>> Youngs does his talking on the pitch
Players with points to prove, chips on their shoulders, anger to vent, ground to make up and careers to salvage. It didn’t make for a great spectacle – that was never going to happen anyway given the conditions – but it did herald an England win and frankly that was the only thing that counted.
This week Ben Youngs did his talking both on the pitch and with Sky’s Gail Davis afterwards while Mike Brown, who demanded respect in midweek after being verbally abused by fans in Bloemfontein, earned it for the umpteenth time with another strong performance. Chris Robshaw, meanwhile, gave his reply to the premature rugby obituaries recently penned with his best performance in a long while.
Ok, South Africa were poor and Rassie Erasmus will have learnt the first lesson of Test rugby which is never take your foot off the jugular. In Test rugby you always kick an opponent when they are down and give them no cause for hope or optimism.
Over the previous two weeks his inexperienced experimental team had restored the feel good factor in South African rugby but yesterday, resting key men at fly-half and fullback and with changes elsewhere, the result was a miserably poor performance. You tinker at your peril at this and once the magic has dissipated it can be fiendishly difficult to conjure up again from the ether.
None of that need concern England, their sole objective at Newlands, was to win by any score and they made a decent fist of that in difficult conditions.
Youngs, right, was in hot water this week after his taciturn post match interview, and there was a steely look to the way he went about his work and after taking something of a pounding against opposite number Faf de Klerk in the first two Test matches. Revenge will have been sweet.
The Tiger embraced the conditions. There was much attention on Danny Cipriani and possibly subliminal pressure to let the Wasps man run the show and England also now have an almost embarrassing array of kicking options in Owen Farrell, Mike Brown, Henry Slade and Eliott Daly.
The conditions – and therefor the need to keep passing to a minimum – dictated, however, that the scrum-half did most of the kicking – tactical as well as clearing defensive work – and Youngs happily took that mantle on.
You might think that is obvious – Youngs has 76 caps and is a Lion from 2013 – but as England’s confidence has dipped in recent months many players have stopped doing the obvious instinctive thing.
So Youngs was in much better form during and straight after the game yesterday and there was no squirming with embarrasslevel ment – on our part as well as his – when he was pulled over for a word soon after final whistle.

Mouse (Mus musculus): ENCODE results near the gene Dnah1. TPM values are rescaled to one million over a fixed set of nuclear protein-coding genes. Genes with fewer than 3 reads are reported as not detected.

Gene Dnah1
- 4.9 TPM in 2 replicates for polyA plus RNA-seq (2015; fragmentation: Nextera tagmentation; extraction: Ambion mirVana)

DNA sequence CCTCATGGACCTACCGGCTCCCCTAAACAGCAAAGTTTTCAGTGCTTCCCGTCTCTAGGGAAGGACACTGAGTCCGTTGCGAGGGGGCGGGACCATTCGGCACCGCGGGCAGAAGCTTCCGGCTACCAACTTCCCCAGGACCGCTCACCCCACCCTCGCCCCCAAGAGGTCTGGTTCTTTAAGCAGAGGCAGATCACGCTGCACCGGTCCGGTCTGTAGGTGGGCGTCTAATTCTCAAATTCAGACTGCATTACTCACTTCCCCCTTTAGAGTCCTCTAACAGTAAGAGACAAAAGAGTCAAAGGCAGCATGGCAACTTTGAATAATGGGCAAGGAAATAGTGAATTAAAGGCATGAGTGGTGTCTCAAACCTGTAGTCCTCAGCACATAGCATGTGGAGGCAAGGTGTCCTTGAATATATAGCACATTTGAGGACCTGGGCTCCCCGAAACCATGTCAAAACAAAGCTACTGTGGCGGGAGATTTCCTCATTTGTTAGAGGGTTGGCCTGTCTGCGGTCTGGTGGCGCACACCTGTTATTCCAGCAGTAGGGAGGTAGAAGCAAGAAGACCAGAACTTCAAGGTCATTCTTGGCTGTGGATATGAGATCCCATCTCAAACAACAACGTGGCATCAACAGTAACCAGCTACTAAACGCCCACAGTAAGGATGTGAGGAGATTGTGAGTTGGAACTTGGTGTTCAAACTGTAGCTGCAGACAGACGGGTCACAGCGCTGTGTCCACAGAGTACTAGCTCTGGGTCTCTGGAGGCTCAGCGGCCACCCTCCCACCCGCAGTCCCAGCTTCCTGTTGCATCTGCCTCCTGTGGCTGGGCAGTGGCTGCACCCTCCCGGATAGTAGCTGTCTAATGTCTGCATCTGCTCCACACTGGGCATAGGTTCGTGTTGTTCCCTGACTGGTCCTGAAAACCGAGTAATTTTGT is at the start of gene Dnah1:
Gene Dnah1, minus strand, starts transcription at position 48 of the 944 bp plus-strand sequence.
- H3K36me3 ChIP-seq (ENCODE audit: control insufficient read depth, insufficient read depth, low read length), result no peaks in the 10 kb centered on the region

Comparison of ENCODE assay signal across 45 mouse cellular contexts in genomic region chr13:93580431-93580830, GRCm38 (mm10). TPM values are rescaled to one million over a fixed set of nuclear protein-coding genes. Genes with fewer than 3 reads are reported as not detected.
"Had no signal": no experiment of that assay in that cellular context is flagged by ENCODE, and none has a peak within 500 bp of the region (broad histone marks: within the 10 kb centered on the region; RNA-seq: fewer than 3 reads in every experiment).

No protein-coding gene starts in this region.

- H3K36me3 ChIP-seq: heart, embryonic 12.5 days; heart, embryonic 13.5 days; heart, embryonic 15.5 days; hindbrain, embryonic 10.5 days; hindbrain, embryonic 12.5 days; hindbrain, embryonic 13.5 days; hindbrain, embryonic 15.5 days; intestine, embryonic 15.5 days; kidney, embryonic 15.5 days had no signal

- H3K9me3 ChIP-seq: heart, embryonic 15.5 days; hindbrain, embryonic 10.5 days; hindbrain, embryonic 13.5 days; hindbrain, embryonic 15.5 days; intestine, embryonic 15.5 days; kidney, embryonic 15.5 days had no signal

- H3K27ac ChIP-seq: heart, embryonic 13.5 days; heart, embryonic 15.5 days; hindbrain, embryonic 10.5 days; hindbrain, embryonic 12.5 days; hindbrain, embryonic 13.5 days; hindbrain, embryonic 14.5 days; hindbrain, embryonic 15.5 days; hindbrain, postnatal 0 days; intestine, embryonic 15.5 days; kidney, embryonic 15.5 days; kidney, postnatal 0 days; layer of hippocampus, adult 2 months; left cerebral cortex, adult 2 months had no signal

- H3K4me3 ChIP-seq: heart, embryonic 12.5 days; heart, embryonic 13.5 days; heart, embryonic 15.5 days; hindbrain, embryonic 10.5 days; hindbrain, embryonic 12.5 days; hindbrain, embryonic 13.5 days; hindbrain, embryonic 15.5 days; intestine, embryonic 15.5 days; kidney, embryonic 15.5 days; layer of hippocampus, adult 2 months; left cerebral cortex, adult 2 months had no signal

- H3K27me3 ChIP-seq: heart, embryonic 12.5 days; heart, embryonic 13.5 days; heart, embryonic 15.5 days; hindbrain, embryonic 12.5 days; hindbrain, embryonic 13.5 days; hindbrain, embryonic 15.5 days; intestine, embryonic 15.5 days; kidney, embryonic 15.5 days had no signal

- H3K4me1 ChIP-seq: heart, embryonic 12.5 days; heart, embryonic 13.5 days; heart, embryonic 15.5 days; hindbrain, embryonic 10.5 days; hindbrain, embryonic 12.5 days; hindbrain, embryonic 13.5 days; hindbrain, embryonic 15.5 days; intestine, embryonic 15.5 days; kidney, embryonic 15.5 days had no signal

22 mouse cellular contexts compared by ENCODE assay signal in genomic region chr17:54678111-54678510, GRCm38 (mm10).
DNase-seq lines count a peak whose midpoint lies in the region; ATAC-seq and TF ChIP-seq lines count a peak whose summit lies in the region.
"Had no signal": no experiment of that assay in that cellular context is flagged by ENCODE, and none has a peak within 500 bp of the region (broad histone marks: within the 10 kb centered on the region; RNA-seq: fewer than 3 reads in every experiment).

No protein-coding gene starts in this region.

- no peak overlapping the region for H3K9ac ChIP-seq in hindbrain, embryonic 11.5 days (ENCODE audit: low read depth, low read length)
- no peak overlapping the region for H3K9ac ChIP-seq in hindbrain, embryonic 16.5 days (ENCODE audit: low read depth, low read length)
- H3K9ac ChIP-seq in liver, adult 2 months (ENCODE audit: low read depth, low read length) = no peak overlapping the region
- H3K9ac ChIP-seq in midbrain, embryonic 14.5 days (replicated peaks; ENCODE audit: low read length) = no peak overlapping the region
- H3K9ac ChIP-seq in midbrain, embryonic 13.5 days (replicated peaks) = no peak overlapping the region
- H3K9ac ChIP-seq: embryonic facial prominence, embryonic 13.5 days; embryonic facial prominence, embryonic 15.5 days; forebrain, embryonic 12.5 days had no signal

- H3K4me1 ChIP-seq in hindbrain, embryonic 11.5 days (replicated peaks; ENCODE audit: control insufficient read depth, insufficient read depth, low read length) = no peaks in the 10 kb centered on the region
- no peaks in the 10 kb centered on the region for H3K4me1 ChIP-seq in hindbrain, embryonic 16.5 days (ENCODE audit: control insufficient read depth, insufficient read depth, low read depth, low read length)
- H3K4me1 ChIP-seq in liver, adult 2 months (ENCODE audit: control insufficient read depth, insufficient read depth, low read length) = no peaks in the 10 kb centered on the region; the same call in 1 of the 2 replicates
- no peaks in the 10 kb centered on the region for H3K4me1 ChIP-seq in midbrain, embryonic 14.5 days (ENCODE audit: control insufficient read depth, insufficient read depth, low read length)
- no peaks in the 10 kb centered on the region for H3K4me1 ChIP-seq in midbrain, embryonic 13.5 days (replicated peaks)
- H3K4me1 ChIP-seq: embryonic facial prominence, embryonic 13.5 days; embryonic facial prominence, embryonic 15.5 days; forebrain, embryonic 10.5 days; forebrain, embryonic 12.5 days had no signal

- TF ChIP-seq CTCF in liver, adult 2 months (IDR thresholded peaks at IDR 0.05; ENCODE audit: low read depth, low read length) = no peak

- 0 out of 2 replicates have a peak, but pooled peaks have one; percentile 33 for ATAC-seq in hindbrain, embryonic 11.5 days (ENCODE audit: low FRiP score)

Brown has also enjoyed himself in the kind of game he relishes. Although wearing an 11 shirt he was very much playing full-back in defence and dealt with the high ball as well as anybody on a difficult night. It’s what he does well and he also ran strongly and defended cleverly and he has been one of England’s most consistent players on this difficult tour.
His efforts for England have always demanded respect. Feel free to constructively criticise his play and skills on occasions – and many have including myself – but there is nobody in the England set-up who gives more of himself to the cause. That part of his game never
deserves bad mouthing by fans.
Then we come to Robshaw who can never be accused of giving less than 100 per cent for England although for a few months he hasn’t quite been himself, almost certainly on account of the accumulated fatigue that inevitably hits such whole hearted players occasionally.
Take the intensity out of their game and they become pale imitations of themselves. When intensity, workrate, passion and not missgreat ing tackles is the reason you are in the team you can’t afford to be at less than 100 per cent. Players with higher tariff skills can paper over the cracks to a certain extent with a well taken try or one moment of brilliance. Robshaw undoubtedly deserved to be dropped after the first Test at Ellis Park but the rush by some to send him off into Test retirement was premature and a little unseemly. He needed a rest – I have absolutely no idea why Eddie Jones played him in that Barbarians match – and in fact he still needs a lengthy break to re-energise but things happen on tour and Brad Shields’ illness in midweek necessitated that he put the surfboard away down in Durban at training this week and go to the well one more time this season.
Wet ball, heavier conditions, must win game, a muscular arm wrestle – Robshaw was born for such rugby matches and he was soon back in the groove earning some valuable turnovers and landing a few big hits and generally enjoying the slower pace of the game. Robshaw – certainly at this late stage in his career – is a man who enjoys the mud, rain and wind of Cape Town much more than the dust and sweat of the High Veldt.